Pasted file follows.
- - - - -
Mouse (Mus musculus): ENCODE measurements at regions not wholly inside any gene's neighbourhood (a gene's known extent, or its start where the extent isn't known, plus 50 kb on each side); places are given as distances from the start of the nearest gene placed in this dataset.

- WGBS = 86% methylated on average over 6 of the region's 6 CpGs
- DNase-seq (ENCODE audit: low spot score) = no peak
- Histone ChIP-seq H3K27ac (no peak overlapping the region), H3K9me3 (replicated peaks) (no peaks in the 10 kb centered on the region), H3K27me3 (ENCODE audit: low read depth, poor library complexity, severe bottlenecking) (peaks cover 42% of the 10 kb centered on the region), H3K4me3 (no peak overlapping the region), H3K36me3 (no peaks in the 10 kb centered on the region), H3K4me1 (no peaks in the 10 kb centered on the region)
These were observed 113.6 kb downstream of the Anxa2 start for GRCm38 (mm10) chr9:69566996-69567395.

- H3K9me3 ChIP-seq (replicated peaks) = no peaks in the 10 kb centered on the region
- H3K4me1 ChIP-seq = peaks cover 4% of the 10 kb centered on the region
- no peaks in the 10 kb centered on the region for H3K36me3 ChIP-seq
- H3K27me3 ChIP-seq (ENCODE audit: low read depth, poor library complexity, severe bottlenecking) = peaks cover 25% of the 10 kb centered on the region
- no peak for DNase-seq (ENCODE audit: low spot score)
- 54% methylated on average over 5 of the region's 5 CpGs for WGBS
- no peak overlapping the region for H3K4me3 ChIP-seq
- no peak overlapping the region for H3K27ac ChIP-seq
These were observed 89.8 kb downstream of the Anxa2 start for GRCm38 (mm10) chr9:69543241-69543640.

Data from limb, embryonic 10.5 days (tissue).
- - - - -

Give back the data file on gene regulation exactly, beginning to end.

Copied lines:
Mouse (Mus musculus): ENCODE measurements at regions not wholly inside any gene's neighbourhood (a gene's known extent, or its start where the extent isn't known, plus 50 kb on each side); places are given as distances from the start of the nearest gene placed in this dataset.

- WGBS = 86% methylated on average over 6 of the region's 6 CpGs
- DNase-seq (ENCODE audit: low spot score) = no peak
- Histone ChIP-seq H3K27ac (no peak overlapping the region), H3K9me3 (replicated peaks) (no peaks in the 10 kb centered on the region), H3K27me3 (ENCODE audit: low read depth, poor library complexity, severe bottlenecking) (peaks cover 42% of the 10 kb centered on the region), H3K4me3 (no peak overlapping the region), H3K36me3 (no peaks in the 10 kb centered on the region), H3K4me1 (no peaks in the 10 kb centered on the region)
These were observed 113.6 kb downstream of the Anxa2 start for GRCm38 (mm10) chr9:69566996-69567395.

- H3K9me3 ChIP-seq (replicated peaks) = no peaks in the 10 kb centered on the region
- H3K4me1 ChIP-seq = peaks cover 4% of the 10 kb centered on the region
- no peaks in the 10 kb centered on the region for H3K36me3 ChIP-seq
- H3K27me3 ChIP-seq (ENCODE audit: low read depth, poor library complexity, severe bottlenecking) = peaks cover 25% of the 10 kb centered on the region
- no peak for DNase-seq (ENCODE audit: low spot score)
- 54% methylated on average over 5 of the region's 5 CpGs for WGBS
- no peak overlapping the region for H3K4me3 ChIP-seq
- no peak overlapping the region for H3K27ac ChIP-seq
These were observed 89.8 kb downstream of the Anxa2 start for GRCm38 (mm10) chr9:69543241-69543640.

Data from limb, embryonic 10.5 days (tissue).